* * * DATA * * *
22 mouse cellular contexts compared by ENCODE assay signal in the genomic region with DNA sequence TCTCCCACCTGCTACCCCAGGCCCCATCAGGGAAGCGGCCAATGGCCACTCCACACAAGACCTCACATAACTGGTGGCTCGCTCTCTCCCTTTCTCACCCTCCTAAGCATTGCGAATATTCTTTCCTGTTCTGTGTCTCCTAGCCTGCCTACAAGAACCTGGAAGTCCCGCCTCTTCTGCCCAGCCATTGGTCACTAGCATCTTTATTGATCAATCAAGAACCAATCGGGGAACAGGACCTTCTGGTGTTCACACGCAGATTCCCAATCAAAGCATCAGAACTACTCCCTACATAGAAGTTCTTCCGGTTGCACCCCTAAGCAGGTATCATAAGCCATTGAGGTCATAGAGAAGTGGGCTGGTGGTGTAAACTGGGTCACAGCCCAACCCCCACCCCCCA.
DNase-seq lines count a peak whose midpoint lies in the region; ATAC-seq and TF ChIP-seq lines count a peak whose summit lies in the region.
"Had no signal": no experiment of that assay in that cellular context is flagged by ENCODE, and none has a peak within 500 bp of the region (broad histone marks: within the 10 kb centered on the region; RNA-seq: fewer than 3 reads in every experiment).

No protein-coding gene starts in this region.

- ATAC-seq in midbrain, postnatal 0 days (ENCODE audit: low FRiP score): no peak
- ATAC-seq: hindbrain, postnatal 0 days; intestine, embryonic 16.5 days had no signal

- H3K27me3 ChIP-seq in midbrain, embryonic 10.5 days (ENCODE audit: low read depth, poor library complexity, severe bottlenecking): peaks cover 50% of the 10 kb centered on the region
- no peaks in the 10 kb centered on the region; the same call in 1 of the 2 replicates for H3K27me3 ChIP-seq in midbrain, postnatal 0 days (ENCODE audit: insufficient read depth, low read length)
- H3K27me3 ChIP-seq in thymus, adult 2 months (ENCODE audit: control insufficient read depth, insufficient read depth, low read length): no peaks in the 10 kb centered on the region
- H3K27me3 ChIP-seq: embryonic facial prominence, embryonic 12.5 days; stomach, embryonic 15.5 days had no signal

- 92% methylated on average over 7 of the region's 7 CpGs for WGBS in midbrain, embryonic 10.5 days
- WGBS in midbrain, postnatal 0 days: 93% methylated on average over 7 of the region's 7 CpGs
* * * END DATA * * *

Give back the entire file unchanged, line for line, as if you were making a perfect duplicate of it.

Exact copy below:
22 mouse cellular contexts compared by ENCODE assay signal in the genomic region with DNA sequence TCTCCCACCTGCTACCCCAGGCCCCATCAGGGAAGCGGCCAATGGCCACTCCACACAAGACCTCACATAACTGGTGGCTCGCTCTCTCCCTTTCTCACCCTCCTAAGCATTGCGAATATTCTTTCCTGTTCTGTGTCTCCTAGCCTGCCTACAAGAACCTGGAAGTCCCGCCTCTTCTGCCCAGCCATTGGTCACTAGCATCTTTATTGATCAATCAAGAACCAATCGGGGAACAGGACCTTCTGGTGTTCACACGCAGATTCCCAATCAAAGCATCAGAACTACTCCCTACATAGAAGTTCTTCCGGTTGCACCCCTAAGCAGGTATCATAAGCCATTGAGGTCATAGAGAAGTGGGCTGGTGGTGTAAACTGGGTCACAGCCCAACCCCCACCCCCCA.
DNase-seq lines count a peak whose midpoint lies in the region; ATAC-seq and TF ChIP-seq lines count a peak whose summit lies in the region.
"Had no signal": no experiment of that assay in that cellular context is flagged by ENCODE, and none has a peak within 500 bp of the region (broad histone marks: within the 10 kb centered on the region; RNA-seq: fewer than 3 reads in every experiment).

No protein-coding gene starts in this region.

- ATAC-seq in midbrain, postnatal 0 days (ENCODE audit: low FRiP score): no peak
- ATAC-seq: hindbrain, postnatal 0 days; intestine, embryonic 16.5 days had no signal

- H3K27me3 ChIP-seq in midbrain, embryonic 10.5 days (ENCODE audit: low read depth, poor library complexity, severe bottlenecking): peaks cover 50% of the 10 kb centered on the region
- no peaks in the 10 kb centered on the region; the same call in 1 of the 2 replicates for H3K27me3 ChIP-seq in midbrain, postnatal 0 days (ENCODE audit: insufficient read depth, low read length)
- H3K27me3 ChIP-seq in thymus, adult 2 months (ENCODE audit: control insufficient read depth, insufficient read depth, low read length): no peaks in the 10 kb centered on the region
- H3K27me3 ChIP-seq: embryonic facial prominence, embryonic 12.5 days; stomach, embryonic 15.5 days had no signal

- 92% methylated on average over 7 of the region's 7 CpGs for WGBS in midbrain, embryonic 10.5 days
- WGBS in midbrain, postnatal 0 days: 93% methylated on average over 7 of the region's 7 CpGs